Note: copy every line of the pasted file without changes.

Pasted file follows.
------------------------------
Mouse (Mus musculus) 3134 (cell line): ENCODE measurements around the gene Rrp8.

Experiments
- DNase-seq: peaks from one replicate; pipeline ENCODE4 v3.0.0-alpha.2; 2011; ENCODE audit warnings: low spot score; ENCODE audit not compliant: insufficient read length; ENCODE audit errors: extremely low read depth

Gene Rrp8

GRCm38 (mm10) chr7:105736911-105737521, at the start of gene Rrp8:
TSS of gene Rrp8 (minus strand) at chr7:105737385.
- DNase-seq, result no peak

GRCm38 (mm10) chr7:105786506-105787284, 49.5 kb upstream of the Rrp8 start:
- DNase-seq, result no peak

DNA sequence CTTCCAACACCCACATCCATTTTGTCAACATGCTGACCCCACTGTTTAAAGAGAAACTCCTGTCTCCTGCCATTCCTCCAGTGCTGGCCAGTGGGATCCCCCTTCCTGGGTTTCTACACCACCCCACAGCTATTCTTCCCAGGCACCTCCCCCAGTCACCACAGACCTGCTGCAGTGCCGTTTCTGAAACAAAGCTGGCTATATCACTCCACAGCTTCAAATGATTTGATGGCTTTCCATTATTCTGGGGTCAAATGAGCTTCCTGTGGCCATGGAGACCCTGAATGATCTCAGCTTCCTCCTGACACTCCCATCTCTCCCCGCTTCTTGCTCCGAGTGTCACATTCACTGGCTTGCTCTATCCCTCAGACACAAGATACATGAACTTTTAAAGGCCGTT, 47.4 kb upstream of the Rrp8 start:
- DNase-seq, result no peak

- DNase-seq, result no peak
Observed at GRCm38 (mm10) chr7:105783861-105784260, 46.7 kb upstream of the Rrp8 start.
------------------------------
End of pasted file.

Mouse (Mus musculus) 3134 (cell line): ENCODE measurements around the gene Rrp8.

Experiments
- DNase-seq: peaks from one replicate; pipeline ENCODE4 v3.0.0-alpha.2; 2011; ENCODE audit warnings: low spot score; ENCODE audit not compliant: insufficient read length; ENCODE audit errors: extremely low read depth

Gene Rrp8

GRCm38 (mm10) chr7:105736911-105737521, at the start of gene Rrp8:
TSS of gene Rrp8 (minus strand) at chr7:105737385.
- DNase-seq, result no peak

GRCm38 (mm10) chr7:105786506-105787284, 49.5 kb upstream of the Rrp8 start:
- DNase-seq, result no peak

DNA sequence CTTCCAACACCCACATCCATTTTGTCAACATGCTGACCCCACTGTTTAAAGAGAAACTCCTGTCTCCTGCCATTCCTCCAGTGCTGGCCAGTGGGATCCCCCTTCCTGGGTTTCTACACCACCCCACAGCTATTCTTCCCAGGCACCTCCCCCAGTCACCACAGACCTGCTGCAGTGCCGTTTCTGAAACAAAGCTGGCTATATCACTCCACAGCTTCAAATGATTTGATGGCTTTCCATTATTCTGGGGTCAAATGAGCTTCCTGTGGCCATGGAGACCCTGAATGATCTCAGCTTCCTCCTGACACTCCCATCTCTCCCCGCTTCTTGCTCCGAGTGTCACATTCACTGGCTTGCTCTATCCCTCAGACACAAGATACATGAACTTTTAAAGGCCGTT, 47.4 kb upstream of the Rrp8 start:
- DNase-seq, result no peak

- DNase-seq, result no peak
Observed at GRCm38 (mm10) chr7:105783861-105784260, 46.7 kb upstream of the Rrp8 start.